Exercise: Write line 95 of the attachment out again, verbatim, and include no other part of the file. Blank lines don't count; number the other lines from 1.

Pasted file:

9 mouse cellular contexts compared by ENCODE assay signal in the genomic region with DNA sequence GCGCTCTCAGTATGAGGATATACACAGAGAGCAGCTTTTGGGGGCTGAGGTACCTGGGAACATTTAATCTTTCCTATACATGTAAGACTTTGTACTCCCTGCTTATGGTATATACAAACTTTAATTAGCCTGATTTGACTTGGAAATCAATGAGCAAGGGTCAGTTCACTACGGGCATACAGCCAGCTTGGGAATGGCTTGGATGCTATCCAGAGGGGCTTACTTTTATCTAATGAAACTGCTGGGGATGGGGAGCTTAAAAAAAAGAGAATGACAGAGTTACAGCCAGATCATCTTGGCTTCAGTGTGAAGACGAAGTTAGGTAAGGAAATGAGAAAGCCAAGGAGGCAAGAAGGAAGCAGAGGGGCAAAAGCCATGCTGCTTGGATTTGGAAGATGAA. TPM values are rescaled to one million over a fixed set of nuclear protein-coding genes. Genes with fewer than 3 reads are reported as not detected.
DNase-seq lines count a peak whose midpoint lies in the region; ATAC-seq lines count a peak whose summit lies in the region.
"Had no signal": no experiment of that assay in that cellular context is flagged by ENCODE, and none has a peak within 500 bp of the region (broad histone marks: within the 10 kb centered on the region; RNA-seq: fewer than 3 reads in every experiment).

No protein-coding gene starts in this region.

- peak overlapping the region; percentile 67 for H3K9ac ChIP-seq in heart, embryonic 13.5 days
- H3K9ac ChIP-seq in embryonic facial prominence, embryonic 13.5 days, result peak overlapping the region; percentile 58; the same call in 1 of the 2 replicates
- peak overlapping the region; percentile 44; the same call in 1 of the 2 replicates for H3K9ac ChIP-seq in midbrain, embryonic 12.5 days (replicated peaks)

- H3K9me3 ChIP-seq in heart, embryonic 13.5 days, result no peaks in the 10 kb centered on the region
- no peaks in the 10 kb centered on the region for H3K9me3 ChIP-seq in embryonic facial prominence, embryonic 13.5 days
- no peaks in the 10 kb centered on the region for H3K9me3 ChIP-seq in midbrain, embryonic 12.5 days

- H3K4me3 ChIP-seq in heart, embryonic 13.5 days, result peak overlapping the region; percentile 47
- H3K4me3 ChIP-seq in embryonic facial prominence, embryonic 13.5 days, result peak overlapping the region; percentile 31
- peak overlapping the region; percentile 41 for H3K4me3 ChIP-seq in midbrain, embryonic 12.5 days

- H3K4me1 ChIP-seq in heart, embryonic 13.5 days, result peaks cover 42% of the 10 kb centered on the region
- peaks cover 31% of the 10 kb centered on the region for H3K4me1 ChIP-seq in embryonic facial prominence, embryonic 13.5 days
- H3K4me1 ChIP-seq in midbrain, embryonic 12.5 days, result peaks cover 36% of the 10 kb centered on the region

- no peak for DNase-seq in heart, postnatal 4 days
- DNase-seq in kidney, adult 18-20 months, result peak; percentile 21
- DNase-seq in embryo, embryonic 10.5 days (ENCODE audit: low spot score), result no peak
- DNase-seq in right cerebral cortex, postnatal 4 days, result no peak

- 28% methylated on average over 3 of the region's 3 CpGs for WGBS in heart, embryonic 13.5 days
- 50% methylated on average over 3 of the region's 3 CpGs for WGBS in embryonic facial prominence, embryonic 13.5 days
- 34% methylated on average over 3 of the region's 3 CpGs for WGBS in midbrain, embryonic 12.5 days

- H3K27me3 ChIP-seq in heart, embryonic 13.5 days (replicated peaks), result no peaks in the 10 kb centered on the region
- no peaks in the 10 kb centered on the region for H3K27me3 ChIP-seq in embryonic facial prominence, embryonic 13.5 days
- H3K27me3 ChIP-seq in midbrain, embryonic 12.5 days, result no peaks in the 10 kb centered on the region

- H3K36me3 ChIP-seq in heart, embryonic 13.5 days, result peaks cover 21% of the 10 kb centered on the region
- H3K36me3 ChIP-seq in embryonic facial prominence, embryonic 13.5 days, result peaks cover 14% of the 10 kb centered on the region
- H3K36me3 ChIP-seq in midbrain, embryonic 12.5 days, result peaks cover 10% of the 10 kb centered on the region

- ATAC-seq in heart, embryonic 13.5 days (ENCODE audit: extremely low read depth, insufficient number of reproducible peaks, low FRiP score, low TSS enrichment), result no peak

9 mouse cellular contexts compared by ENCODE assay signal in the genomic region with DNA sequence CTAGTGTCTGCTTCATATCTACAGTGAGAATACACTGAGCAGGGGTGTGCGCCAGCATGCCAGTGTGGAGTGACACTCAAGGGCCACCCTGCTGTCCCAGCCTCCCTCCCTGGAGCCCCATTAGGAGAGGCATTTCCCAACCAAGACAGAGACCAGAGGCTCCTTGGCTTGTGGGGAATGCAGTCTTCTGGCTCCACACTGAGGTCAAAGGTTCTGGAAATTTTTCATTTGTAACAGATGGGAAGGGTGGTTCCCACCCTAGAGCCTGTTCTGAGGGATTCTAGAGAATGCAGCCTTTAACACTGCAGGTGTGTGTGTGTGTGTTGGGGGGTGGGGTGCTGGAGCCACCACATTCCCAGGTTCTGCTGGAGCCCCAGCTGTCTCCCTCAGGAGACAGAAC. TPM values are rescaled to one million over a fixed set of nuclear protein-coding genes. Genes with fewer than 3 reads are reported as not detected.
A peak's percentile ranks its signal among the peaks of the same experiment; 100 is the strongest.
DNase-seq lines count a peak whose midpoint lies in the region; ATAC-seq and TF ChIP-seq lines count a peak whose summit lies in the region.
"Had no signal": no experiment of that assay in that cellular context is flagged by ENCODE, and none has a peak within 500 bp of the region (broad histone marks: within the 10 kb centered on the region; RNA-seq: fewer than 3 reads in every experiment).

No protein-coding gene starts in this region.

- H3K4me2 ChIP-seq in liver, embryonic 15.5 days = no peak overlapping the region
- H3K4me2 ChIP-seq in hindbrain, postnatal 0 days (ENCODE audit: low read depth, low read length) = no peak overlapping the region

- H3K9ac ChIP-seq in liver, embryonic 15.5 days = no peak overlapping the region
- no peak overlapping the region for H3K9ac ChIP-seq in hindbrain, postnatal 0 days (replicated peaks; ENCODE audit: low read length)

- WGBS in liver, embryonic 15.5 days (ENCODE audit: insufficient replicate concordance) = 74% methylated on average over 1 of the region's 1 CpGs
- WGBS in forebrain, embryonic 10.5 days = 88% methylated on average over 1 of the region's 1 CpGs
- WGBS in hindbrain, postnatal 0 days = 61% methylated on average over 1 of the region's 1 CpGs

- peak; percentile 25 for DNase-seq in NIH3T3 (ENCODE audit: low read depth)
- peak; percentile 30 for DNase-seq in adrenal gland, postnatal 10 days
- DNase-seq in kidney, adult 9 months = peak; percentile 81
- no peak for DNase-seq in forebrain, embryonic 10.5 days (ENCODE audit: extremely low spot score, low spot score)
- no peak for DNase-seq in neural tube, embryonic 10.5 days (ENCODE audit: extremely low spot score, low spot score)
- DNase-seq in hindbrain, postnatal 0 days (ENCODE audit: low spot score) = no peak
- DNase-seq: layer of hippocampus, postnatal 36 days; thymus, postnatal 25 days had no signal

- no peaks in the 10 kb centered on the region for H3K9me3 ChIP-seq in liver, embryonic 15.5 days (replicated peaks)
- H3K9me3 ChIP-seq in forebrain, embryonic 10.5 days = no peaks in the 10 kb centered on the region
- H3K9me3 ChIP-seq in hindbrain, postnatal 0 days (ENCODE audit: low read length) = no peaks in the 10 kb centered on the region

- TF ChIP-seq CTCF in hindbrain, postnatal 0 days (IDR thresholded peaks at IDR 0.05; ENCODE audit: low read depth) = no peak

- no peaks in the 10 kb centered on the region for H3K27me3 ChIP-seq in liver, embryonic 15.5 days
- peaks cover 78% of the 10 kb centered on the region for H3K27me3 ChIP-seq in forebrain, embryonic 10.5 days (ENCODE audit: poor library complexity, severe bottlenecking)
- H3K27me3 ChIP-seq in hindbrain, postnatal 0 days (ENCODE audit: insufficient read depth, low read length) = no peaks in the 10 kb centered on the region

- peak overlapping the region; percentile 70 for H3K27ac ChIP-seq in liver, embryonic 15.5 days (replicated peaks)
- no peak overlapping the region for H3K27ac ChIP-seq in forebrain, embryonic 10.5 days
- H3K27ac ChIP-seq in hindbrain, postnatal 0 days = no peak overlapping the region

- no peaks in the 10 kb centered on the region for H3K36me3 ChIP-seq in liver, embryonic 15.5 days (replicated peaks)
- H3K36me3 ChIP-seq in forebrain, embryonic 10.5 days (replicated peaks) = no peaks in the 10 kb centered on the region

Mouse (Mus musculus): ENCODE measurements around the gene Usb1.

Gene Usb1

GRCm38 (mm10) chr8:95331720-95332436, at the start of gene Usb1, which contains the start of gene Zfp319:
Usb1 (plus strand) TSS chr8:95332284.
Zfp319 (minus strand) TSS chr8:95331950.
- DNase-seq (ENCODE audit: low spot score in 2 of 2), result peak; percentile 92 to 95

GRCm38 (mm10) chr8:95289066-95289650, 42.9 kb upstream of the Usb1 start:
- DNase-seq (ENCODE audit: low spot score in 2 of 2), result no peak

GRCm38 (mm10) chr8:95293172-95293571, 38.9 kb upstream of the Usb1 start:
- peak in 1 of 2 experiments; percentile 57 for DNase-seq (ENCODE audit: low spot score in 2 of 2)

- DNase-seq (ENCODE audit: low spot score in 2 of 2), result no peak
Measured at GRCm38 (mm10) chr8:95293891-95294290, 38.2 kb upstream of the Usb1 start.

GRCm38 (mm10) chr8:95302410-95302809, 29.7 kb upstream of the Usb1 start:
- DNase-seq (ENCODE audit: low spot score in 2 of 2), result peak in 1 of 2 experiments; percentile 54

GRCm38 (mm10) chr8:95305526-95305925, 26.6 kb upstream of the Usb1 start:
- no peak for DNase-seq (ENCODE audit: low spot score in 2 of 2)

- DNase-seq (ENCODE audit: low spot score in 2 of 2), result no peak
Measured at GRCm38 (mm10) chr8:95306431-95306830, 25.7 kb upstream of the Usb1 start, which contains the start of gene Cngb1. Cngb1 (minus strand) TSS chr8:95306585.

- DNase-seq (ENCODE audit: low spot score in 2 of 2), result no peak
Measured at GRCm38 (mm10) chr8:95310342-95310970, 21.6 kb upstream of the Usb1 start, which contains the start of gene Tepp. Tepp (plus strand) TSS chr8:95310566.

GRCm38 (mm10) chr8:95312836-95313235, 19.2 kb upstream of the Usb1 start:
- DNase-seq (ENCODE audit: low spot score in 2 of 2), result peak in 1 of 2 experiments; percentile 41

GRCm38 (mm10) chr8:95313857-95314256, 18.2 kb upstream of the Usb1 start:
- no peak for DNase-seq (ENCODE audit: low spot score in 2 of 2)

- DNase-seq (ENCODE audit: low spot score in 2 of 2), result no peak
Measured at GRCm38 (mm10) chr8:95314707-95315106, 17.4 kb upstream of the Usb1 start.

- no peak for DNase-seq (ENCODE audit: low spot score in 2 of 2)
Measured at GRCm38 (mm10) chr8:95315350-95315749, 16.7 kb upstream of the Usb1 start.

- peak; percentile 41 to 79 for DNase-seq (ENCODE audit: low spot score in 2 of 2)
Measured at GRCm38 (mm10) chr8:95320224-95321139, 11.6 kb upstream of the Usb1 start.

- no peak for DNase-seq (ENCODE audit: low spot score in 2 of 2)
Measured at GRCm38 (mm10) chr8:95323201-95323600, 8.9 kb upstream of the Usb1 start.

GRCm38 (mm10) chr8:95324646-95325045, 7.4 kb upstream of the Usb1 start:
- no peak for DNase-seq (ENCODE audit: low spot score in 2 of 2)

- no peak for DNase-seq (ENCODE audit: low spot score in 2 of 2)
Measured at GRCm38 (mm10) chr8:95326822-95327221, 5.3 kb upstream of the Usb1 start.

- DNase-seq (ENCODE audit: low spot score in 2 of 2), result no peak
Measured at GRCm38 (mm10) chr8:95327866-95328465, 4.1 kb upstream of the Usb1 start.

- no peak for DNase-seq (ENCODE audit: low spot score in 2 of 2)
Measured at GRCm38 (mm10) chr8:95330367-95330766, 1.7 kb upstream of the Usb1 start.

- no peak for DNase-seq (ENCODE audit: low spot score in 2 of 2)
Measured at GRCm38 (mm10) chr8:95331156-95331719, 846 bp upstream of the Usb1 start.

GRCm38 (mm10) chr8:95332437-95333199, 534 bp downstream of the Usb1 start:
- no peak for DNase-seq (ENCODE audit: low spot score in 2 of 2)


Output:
- no peak for DNase-seq (ENCODE audit: low spot score in 2 of 2)